In a way it seemed fitting that the light-hitting Vazquez, who is slugging a paltry .365, hit the game-winning home run off Cleveland closer Cody Allen, who is generally lights-out. The game had already been one of unexpected turns and subverted expectations, and Vazquez’s home run was the perfect nightcap.
|Boston Red Sox catcher Christian Vazquez watches his walk-off three-run home run leave the yard on August 1, 2017. (Yonhap)|
But Cleveland hit three straight singles off Sale in the top of the first, and the offensive barrage began. Carrasco made it through just 1 2/3 innings, conceding five runs. Sale made it through five innings, but allowed seven runs of his own.
Just as inexplicably as the early offensive explosions against the starting pitchers, both teams’ relievers, some of the best in the game, suddenly could not get the job done.
The Indians’ situation seemed strong. After Carrasco’s early implosion, relievers Tyler Olson and Dan Otero had pitched 3 1/3 scoreless innings. The defense had also been coming through, as center fielder Austin Jackson made an incredible catch leaping over the outfield wall to take a home run away from Boston’s Hanley Ramirez.
|Cleveland Indians center fielder Austin Jackson tumbles over the center field wall after robbing Hanley Ramirez of a home run on August 1, 2017. (Yonhap)|
This lead too, seemed secure. Blaine Boyer and Matt Barnes each threw a scoreless inning of relief. Even after Addison Reed surrendered a home run to Carlos Santana, cutting the lead to 9-8, the lead seemed safe.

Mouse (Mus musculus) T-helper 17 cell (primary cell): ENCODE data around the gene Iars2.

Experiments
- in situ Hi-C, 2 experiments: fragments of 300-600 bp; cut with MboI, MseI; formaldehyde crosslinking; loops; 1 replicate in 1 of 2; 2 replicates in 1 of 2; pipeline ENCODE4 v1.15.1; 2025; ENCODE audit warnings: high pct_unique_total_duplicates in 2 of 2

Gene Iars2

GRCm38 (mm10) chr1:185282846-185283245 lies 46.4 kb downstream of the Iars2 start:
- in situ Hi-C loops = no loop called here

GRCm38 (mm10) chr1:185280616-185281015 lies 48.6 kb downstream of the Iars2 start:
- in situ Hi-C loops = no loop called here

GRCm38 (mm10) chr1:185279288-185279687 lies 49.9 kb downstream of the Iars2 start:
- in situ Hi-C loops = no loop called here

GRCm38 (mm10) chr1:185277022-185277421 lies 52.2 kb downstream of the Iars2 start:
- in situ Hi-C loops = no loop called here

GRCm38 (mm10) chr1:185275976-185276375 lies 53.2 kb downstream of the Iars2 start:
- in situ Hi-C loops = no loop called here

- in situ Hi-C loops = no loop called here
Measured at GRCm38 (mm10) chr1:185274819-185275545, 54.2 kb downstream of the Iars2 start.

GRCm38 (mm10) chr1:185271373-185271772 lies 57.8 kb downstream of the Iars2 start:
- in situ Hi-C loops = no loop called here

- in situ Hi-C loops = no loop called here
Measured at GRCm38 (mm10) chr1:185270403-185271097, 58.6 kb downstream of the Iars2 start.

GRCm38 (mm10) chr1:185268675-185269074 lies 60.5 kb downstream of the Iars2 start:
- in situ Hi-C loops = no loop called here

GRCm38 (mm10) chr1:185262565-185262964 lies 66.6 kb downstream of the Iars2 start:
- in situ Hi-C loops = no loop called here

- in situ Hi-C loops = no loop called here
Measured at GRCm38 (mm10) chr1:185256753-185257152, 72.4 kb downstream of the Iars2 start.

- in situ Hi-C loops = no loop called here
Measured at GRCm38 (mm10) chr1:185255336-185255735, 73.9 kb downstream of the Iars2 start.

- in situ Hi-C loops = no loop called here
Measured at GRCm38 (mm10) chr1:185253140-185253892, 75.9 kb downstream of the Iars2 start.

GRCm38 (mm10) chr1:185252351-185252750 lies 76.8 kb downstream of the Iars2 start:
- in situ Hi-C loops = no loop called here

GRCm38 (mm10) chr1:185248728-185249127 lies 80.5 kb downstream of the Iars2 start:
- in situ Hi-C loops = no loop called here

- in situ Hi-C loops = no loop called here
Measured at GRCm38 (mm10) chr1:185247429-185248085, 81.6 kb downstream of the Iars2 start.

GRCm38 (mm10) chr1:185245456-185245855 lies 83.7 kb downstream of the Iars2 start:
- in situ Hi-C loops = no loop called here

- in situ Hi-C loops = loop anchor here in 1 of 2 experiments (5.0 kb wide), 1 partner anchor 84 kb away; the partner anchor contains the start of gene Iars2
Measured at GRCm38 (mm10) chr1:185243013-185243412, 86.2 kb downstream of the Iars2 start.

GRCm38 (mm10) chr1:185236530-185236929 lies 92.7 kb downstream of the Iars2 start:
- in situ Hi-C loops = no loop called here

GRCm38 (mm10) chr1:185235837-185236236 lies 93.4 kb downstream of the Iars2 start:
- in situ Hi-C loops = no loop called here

Boston closer, Craig Kimbrel, took the mound in the top of the ninth and got two quick strikes on Cleveland’s Francisco Lindor. Kimbrel, who is striking out batters at a rate of over 16 per nine innings pitched, was right where he wanted to be.
So naturally, Lindor hit Kimbrel’s 0-2 fastball over the Green Monster in left field for a game-tying home run. Kimbrel settled down to strike out pinch-hitter Bradley Zimmer and get Michael Brantley to ground out, but then two singles and a walk loaded the bases, and Kimbrel threw a wild pitch to bring home the go-ahead run.
In the bottom of the ninth, the game took its final turn. Despite allowing a single to Rafael Devers, Cleveland closer Cody Allen appeared to be in control. He struck out Jackie Bradley Jr. He got Xander Bogaerts to fly out. And then with two outs, Red Sox first baseman Mitch Moreland swung and missed at Allen’s 2-2 pitch, striking out.
But the game refused to end quietly. Allen's pitch went wild, eluding catcher Yan Gomes and allowing Moreland to reach first.
That brought up Vazquez, who worked Allen to three balls and strike, then sent his next pitch deep into the Boston night, bringing an end to a 3 1/2-hour game where nothing could be expected.
By Alex Park / Intern reporter (firstname.lastname@example.org)